The Economics of Real Estate Settlement ( “Closing”)

Real estate settlement is the procedure involved in the passage of title from a property seller to a property buyer. A similar procedure is followed when a property owner refinances the mortgage on his/her residence, and is called a “mortgage closing”. Both involve expenses that must be paid by the parties, either seller, buyer or refinancing home owner.

The settlement/ closing expenses are more than just the cost incurred by a closing attorney or a title company for arranging the transaction. It includes services like credit reports, property appraisals and home inspections, loan origination and title insurance expenses, also, prepaid expenses for property taxes, home owner insurance and for mortgage principal and interest payments. These expenses can be costly, sometimes as much as three or four percent of the property’s sales price or appraised value.

And, it is important to remember, that for a property buyer there is the added expense of down payment, which is separate from settlement/closing expense.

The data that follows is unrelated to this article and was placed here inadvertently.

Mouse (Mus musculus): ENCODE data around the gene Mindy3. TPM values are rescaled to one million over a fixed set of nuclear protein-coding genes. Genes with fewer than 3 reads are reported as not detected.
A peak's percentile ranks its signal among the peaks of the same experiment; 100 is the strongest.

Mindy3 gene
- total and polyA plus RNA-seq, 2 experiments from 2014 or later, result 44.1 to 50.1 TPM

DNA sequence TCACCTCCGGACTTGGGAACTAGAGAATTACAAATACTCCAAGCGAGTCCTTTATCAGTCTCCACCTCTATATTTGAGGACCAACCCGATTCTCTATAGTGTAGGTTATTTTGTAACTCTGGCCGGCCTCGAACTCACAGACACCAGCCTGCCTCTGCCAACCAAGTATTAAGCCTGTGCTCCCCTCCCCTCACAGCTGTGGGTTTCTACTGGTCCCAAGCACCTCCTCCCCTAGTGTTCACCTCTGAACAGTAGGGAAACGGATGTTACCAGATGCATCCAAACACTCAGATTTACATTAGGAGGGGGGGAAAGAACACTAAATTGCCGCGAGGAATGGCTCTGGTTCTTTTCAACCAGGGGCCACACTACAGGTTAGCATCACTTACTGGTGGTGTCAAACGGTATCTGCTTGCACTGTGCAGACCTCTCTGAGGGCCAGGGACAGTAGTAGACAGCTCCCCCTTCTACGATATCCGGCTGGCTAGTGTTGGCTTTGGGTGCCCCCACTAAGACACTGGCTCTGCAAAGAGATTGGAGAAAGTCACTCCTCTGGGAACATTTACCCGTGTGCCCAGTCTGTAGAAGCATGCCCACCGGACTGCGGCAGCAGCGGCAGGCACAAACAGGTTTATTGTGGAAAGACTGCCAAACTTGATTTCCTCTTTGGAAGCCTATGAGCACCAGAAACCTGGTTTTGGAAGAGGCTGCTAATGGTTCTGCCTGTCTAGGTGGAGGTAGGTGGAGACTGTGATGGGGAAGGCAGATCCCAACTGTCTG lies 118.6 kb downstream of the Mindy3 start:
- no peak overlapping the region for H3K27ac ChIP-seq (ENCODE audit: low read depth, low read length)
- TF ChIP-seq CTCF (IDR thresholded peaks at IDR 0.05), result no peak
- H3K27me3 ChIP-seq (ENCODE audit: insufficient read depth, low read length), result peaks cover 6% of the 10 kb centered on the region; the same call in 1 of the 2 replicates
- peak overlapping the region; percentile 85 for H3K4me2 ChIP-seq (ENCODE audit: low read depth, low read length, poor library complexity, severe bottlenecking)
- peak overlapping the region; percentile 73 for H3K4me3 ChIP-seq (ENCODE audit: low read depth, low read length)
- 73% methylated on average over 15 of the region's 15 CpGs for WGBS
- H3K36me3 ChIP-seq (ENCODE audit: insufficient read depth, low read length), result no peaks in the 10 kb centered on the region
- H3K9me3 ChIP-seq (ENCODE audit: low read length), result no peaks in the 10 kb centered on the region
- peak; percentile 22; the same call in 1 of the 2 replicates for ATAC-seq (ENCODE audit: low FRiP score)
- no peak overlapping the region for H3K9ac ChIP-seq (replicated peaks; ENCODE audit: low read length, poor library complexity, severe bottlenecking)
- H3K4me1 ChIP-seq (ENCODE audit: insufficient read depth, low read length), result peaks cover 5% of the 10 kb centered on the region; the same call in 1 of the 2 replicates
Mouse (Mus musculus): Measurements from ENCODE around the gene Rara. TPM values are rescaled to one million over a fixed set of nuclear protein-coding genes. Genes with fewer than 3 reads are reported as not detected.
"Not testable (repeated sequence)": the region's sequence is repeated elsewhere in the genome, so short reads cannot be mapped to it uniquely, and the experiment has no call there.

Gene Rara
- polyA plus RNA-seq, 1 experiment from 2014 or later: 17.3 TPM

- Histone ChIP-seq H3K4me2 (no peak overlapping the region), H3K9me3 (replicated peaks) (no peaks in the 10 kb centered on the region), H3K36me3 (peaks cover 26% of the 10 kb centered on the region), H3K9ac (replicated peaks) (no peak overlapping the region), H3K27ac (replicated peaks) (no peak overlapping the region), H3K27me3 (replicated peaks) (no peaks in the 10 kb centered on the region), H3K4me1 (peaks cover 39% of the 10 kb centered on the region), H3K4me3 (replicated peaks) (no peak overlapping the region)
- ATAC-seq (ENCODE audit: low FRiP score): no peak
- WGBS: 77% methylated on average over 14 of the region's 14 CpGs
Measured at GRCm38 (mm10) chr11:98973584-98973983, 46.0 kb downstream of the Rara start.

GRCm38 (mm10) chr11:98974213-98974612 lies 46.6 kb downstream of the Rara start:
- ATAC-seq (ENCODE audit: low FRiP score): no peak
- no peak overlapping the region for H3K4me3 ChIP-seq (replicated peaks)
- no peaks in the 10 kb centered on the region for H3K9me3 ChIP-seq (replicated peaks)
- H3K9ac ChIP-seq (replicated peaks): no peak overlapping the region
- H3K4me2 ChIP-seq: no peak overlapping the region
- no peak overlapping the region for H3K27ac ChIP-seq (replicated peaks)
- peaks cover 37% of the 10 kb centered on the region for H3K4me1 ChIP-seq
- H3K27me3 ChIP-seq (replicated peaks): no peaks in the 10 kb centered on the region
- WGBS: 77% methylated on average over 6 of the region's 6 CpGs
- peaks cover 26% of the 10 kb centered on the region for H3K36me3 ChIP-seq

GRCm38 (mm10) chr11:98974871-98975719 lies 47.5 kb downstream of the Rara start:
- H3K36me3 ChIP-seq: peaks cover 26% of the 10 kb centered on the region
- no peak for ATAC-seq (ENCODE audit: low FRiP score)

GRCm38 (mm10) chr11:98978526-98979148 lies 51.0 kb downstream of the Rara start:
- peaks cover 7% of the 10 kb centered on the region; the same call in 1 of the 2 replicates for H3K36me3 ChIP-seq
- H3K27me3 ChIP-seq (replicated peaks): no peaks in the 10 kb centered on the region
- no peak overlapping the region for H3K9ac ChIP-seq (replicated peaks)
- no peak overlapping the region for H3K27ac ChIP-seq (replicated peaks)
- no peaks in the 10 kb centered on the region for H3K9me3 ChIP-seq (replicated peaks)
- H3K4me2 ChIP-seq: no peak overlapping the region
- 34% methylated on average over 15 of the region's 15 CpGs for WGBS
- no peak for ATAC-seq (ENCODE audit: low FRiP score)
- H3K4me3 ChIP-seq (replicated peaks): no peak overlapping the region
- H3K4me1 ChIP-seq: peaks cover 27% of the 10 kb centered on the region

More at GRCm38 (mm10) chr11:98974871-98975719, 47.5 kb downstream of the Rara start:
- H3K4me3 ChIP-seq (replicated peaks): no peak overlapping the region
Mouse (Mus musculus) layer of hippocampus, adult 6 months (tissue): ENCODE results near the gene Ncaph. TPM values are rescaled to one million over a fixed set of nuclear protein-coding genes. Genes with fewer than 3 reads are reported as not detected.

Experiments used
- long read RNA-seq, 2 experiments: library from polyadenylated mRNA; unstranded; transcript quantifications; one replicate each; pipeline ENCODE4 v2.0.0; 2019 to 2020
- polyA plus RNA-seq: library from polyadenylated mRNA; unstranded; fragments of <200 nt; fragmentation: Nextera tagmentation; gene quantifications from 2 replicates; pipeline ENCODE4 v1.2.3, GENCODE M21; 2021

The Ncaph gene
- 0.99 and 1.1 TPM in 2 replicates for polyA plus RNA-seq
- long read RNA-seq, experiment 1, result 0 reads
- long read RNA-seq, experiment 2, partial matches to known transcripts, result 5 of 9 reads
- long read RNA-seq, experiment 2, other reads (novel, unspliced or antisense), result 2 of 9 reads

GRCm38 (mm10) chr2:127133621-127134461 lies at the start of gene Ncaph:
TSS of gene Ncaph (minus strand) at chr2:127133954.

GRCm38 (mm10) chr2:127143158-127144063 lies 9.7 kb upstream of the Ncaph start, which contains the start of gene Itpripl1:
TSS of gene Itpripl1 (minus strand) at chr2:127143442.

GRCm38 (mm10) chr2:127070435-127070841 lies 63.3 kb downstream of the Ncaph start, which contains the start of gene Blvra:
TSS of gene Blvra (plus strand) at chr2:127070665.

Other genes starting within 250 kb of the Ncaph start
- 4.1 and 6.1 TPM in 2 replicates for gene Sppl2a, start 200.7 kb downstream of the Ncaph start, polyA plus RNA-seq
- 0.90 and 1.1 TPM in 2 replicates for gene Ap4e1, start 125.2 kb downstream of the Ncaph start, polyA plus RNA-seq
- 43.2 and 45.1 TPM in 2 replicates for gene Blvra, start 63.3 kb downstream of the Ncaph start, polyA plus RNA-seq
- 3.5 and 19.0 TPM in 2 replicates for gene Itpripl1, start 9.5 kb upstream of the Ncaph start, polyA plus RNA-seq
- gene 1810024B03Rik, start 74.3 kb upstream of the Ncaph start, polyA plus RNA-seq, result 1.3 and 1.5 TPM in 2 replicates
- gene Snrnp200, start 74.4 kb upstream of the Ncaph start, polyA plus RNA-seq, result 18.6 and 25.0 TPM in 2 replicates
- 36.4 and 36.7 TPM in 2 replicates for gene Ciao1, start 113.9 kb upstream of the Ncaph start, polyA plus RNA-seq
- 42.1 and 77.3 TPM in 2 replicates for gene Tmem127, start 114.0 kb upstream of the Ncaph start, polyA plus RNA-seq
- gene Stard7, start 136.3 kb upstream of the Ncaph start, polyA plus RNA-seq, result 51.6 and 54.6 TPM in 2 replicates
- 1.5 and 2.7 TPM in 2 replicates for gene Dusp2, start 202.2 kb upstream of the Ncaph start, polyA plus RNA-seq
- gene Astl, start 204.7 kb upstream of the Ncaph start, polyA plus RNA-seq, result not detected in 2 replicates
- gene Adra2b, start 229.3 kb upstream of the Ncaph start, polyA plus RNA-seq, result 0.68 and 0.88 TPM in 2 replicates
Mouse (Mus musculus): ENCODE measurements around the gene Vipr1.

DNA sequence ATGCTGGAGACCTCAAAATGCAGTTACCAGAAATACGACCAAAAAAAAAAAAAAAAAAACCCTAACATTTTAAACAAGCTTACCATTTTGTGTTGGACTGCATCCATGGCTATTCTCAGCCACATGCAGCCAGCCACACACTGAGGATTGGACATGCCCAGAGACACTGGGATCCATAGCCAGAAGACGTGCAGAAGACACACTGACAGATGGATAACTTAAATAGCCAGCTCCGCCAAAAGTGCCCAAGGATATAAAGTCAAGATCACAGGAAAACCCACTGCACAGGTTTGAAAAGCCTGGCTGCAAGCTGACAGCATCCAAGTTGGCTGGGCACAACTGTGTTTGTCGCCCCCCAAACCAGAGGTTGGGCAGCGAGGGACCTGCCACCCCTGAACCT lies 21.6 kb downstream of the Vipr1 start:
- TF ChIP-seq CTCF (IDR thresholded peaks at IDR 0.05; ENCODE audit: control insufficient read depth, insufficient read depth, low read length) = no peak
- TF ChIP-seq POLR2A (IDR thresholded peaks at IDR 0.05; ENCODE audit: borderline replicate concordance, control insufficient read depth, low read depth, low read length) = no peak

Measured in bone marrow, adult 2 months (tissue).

So, it is essential for a potential mortgage borrower to fully understand how much money he or she will need, in order to close the mortgage. Laid out below is a description of the expenses that will be involved for a hypothetical mortgage closing:

 

Hypothetical Mortgage: 30-yr $100,000 4.5%   Settlement date: 25th of month
Mo. Taxes $100, Mo. Insurance, $115
Credit Report $ 22 per borrower
Appraisal $ 500
Home Inspection $ 250
Title Insurance Binder $1.250
Closing Services $ 500
Prepaid Taxes ( 6 mos) $ 600
Prepaid Insurance ( 14 mos) $1,610
Per diem Principal and Interest ( 5 days) $  85
Total: $4,817 4.8% of the mortgage amount

 

Note: The seller of the property may agree to pay these expenses, for up to 6% of the sales price or appraised value of the subject property.

Summary: It is important for first time home buyers to be aware of the cost of settlement for a home purchase. They must show savings sufficient to pay these costs. They should try to negotiate with the home seller to pay some or all of these expenses, even if that means not negotiating a lower purchase price.

The borrower needs to show where these expenses and down payment are coming from before they receive approval for the mortgage.

richard

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